aus9 08-24-2009 10:08 AM


I am a pussy cat so rather than set up another X...I do all my testing in virtualbox

86bender 08-10-2010 04:45 AM

Hi! I have recently found new soft for making 8 work station by using 1 PC. Does any body check this out.It is available here Can you recommend another soft like this (cheaper or free:))))

GrapefruiTgirl 08-10-2010 05:17 AM

Check out this page:

There's some interesting reading there, and on some links connected from that page, such as "Userful" multi-seat. The link's at the bottom of the page in the 'External Links' section.

Unfortunately, it doesn't look like any of the multi-seat solutions are free of $$$ to get a working version for more than 2 seats.

johnsfine 08-10-2010 06:16 AM

Do you want Windows multi-seat or Linux multi-seat?

You don't need a commercial product for Linux multi-seat. Linux is inherently a multi user OS. You can easily run separate desktops on separate monitors. I don't think there is any significant extra complication to having them logged in as different users. There is only a little extra complication to having them use separate keyboards and mouses.

There have been a few threads here at LQ discussing the details. IIRC, one inconvenience is that Linux isn't consistent on boot up in assigning identities to multiple USB input devices. So on reboot the association of input devices to monitors might be scrambled and need to be manually sorted out.

Eight seats is a bit questionable. Simple reasonably priced extra hardware would let you connect eight pairs of USB input devices to one PC. But eight monitors is beyond what you could connect to an ordinary PC with ordinary extra video cards (typically two monitors per card).

jheengut 08-10-2010 11:42 AM

Hi, I wanted to express that I didn't find anyone giving catkin a good solution.

Well, I can do what catkin asked with kdm. I first start a new session with kdm(as root or init 4), then lock this session and start another new session. Up to six sessions can be accessed with C^ + M^ (F7 - F12).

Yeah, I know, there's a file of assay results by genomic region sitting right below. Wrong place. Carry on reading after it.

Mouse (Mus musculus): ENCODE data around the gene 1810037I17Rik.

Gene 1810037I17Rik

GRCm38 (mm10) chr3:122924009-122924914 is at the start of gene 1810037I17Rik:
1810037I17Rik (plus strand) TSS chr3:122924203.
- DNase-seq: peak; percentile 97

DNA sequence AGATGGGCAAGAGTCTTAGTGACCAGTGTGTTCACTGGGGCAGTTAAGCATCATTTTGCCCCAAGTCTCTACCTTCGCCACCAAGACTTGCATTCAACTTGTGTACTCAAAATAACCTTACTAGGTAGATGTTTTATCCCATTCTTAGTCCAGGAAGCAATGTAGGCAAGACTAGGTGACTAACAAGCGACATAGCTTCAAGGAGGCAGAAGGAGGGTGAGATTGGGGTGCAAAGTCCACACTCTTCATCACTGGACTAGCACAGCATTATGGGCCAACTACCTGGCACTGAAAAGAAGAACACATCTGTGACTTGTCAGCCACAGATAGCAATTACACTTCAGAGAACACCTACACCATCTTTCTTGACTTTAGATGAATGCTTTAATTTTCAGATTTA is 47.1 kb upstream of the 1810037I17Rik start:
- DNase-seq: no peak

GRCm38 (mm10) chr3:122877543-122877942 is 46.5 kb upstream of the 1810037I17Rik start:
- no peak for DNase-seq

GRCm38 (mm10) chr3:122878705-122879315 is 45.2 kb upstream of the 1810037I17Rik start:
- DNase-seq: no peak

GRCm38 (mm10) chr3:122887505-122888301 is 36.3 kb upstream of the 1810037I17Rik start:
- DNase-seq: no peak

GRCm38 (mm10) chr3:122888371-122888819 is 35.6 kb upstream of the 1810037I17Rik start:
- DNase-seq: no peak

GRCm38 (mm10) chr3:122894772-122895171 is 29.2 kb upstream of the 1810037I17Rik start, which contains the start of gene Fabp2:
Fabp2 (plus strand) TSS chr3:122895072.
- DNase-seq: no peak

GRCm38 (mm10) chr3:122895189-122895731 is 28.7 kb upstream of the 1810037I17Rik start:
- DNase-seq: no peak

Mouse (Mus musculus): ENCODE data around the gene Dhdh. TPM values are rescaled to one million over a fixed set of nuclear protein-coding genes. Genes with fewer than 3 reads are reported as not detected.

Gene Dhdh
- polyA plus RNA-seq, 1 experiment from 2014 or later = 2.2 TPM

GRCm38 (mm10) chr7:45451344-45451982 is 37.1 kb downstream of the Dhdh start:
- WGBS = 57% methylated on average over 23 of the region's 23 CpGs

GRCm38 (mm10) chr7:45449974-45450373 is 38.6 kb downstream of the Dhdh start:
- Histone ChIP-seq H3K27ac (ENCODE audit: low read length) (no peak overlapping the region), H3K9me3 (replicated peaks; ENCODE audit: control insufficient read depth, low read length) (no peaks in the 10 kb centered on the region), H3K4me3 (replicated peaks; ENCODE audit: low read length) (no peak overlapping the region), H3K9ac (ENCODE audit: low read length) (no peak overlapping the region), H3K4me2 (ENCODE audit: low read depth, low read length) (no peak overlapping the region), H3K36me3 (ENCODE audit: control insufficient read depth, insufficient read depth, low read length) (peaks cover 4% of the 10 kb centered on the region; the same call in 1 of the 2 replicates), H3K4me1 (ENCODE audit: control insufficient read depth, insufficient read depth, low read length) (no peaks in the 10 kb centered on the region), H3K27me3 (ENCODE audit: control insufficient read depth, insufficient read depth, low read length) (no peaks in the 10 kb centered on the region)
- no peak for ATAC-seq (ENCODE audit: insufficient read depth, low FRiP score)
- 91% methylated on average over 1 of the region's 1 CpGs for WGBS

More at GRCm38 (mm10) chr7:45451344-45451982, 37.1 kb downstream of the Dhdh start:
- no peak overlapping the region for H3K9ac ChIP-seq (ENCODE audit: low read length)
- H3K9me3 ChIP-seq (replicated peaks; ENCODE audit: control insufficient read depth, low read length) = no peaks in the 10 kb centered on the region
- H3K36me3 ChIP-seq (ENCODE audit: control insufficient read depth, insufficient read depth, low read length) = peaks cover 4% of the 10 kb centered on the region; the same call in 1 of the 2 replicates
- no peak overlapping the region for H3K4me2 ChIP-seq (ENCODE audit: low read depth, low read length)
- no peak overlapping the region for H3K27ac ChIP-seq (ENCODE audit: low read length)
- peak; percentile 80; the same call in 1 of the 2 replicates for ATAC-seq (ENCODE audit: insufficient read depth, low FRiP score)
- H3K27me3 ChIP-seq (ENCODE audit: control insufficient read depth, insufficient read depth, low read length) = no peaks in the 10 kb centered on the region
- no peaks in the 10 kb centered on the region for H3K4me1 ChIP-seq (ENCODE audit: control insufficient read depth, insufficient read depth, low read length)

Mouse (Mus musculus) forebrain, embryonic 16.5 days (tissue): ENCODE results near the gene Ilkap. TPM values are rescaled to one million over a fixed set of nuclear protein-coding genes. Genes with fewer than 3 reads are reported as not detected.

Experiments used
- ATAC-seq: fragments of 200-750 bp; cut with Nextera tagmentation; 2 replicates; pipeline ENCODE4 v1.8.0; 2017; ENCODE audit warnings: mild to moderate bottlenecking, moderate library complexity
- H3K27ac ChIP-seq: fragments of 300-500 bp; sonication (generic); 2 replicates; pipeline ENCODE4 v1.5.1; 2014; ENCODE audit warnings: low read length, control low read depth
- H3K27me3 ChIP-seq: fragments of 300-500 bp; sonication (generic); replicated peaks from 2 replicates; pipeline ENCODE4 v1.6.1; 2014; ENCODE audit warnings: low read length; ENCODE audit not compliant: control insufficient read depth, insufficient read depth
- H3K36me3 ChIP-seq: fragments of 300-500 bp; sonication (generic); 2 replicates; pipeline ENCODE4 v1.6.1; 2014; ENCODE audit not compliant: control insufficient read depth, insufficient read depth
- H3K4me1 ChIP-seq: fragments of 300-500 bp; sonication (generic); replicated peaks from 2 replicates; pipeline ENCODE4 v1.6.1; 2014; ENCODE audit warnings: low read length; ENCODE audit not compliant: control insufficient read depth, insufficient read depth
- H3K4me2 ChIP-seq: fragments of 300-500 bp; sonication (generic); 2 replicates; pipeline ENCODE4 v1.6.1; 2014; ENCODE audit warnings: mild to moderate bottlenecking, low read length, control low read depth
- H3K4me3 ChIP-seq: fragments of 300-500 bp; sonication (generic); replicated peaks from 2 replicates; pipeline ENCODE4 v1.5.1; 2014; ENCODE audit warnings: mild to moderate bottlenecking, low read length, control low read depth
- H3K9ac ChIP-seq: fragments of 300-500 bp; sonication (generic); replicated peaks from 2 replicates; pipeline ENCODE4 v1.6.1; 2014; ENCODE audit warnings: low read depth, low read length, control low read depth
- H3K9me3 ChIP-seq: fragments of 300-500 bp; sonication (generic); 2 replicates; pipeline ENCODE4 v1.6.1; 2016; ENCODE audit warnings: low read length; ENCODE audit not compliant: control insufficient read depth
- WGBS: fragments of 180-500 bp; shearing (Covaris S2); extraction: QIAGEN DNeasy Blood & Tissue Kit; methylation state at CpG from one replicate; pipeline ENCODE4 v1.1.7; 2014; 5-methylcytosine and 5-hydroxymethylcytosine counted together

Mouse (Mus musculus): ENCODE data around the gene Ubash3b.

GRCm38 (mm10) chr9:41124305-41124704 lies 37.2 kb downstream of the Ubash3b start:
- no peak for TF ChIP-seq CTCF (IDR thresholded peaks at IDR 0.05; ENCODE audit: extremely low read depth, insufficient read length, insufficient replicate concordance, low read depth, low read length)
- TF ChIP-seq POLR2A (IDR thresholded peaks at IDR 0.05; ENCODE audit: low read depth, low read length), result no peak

gdm can start new sessions as well but I don't how (I could never do it).

I'm a slacker so this conf is easy but I'm not so sure with other Flavours doing it well , especially Ubuntu and other `easy` linux desktop as their console is started at 80x15. Its preferable to use X in vesa mode (to start with at first) not the accelerated video driver, its more stable and the switch won't produce glitchers.

i92guboj 08-11-2010 05:39 AM

The graphical login managers should provide a way to launch multiple desktops and select which kind of desktop (session) you want to run on the current login.

I don't use graphical login managers, so can't comment on the methodology. I just use custom scripts to launch whatever desktop I want at a given moment. The behaviour of the startx script is controlled usually via the ~/.xinitrc file, so you can just modify it to start whatever desktop you want. But doing that each time you use "startx -- :<display:number>" is not the most convenient way. So, what I do is the following.

I have a ~/bin/ directory which is in my path, so I copy /usr/bin/startx there, then I modify it as follows:


--- /usr/bin/startx    2010-08-03 01:53:07.143999999 +0200
+++ bin/      2010-08-11 12:34:23.638999994 +0200
@@ -14,8 +14,26 @@
+if [ "$(basename $0)" == "" ]; then
+      echo "Usage instructions:"
+      echo
+      echo "This script is not meant to be run directly. To use this"
+      echo "script, create a symlink to it, with a given <name>, then"
+      echo "create an xinitrc file with the same exact name under"
+      echo "$HOME/.config/xinitrc/"
+      echo
+      echo "That file will be used at the initrc file for that symlink"
+      echo "which allows you to launch as many different wm's as you"
+      echo "want by just creating a symlink and an xinitrc for each"
+      echo "one, then just launch the wanted wm using your link."
+      echo
+      echo "This is just a modification of the vanilla startx script"
+      echo "that Gentoo ships."
+      echo
+      exit 0
+userclientrc=$HOME/.config/xinitrc/$(basename $0)

The script should be self-explanative. The basic thing is, you put the modified startx in some path that's in the directory, it can be called anything, I name it ~/bin/, then I just cd into ~/bin and make a symlink to that file, for example:


cd ~/bin
ln -s openbox_



cd ~
mkdir -p .config/xinitrc/

Now, you just create an xinitrc file for openbox by putting this inside ~/.config/xinitrc/openbox_


exec openbox
You can easily create custom xinitrc files to start many wm's without any problem, then you just call:


openbox_ -- :0.1
Or whatever. You only need to create a symlink and an xinitrc file for each wm or desktop you want to run, and that's it. This is very flexible, as I can as well have another script with custom commands/programs I want to run on all the desktops I use, and then just use "source" to "include" then into whatever xinitrc file I want.